Video Games and Depression: The Potential for a Healthy Coping Mechanism

In the 11th revision of the International Classification of Diseases in September 2018, the World Health Organization (WHO) defined “gaming disorder.” Many news outlets expressed concern over the looming danger video games possess in the form of a new diagnosable disease. Others suggested that a lack of discernible evidence compared to other addictions indicates that the addiction to video games may be a symptom of mental illness rather than a mental illness itself. Some play video games to escape to unimaginable worlds, but the case for video games to positively help those with mental illness is beginning to take shape. 

In some cases, long term progression is most easily accomplished through a balancing act of various methods, whether it be some form of psychotherapy, medication, or a variety of healthy coping mechanisms. While perhaps not as effective as psychotherapy or medication in an extreme case, healthy coping mechanisms can significantly improve mood and overall well-being if used effectively. Some traditional examples include exercise, volunteering, trying out a new hobby, or improving an existing one. Various forms of entertainment, explicitly playing video games, are often viewed as satisfying in the short term, but run the risk of becoming a source of dependency.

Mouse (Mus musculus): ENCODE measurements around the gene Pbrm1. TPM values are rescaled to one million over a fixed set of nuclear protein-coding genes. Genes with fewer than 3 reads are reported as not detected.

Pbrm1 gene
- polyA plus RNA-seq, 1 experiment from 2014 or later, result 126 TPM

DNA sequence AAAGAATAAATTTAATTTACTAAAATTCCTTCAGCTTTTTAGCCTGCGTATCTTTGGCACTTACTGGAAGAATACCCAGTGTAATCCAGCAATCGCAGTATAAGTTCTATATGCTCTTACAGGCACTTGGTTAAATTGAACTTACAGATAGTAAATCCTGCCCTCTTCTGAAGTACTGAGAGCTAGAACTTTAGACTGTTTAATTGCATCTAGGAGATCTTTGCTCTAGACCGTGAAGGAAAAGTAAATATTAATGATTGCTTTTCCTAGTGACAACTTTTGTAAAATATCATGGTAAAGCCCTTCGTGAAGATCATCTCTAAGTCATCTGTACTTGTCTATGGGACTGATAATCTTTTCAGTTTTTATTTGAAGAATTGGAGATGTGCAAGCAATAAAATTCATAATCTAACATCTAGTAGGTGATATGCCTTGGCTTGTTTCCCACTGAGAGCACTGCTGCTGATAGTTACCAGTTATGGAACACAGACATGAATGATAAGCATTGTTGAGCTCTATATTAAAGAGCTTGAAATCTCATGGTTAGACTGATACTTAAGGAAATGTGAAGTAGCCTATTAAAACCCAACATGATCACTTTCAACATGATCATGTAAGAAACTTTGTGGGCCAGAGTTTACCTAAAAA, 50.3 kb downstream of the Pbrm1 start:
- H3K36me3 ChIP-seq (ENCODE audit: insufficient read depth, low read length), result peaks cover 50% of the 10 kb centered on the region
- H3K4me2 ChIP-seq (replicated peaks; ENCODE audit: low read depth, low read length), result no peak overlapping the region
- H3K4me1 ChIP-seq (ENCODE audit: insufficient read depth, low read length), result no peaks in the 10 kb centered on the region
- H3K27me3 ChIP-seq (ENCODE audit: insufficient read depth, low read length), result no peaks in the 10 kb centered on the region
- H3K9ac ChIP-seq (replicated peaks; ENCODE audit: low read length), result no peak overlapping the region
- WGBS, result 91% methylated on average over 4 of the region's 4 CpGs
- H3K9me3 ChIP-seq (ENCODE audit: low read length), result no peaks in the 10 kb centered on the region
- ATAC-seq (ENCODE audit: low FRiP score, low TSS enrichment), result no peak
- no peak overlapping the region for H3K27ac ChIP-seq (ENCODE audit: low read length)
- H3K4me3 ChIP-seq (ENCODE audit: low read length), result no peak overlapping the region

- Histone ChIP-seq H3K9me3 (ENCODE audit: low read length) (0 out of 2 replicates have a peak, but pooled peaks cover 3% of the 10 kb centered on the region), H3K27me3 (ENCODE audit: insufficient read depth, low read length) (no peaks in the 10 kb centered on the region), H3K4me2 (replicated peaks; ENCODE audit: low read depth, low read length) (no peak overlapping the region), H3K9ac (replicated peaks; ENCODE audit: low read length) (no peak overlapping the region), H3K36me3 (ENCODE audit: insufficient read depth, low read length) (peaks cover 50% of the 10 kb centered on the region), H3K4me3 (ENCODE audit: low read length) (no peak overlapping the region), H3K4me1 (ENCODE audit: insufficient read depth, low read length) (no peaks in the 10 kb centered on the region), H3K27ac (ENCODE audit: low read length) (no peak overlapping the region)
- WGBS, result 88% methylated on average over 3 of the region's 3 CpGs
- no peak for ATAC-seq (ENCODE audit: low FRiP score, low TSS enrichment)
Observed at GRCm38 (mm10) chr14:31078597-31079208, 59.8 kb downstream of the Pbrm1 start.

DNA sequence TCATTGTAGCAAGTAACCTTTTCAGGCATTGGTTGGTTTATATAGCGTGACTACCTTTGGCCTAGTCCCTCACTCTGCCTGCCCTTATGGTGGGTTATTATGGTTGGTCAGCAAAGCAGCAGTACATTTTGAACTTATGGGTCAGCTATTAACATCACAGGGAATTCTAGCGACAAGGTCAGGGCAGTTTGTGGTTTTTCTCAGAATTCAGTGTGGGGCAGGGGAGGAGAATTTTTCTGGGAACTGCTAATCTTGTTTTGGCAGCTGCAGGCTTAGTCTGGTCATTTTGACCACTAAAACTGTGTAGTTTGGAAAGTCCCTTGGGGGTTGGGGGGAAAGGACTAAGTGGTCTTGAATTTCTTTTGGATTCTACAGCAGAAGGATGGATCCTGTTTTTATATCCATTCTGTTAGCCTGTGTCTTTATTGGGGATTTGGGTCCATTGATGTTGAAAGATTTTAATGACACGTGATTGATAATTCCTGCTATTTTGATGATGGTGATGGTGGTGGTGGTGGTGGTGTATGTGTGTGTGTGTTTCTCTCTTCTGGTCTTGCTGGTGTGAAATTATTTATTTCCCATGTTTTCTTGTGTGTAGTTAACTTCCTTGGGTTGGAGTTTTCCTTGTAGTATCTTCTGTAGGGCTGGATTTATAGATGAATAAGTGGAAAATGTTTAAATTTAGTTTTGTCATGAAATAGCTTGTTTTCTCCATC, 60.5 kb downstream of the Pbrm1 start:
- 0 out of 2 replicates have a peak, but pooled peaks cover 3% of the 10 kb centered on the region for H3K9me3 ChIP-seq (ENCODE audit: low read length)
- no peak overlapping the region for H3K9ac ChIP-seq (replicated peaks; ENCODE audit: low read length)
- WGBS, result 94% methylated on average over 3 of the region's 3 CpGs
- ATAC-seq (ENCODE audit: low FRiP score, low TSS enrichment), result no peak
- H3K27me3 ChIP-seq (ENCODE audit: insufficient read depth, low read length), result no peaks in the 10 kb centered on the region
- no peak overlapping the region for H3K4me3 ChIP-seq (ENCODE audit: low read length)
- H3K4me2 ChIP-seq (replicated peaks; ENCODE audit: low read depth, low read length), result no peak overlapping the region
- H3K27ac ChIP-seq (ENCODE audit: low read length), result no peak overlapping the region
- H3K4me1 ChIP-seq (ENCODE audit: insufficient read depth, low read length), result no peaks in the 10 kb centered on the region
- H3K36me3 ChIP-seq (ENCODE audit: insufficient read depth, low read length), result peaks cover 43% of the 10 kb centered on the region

That being said, there may be a chance for video games to be used effectively by those who suffer from various mental illnesses, specifically depression. Addictions come in multiple forms, and the dangers of such should be apparent, but if the public eye can try to understand the core motivational factors of why people play video games, a new perspective of why and how games are played can be found. Instead of using video games as a means of escape, using video games to focus on improving real-life skills may be able to provide more substantial and long-term improvement. It could even be considered a healthy coping mechanism if used correctly.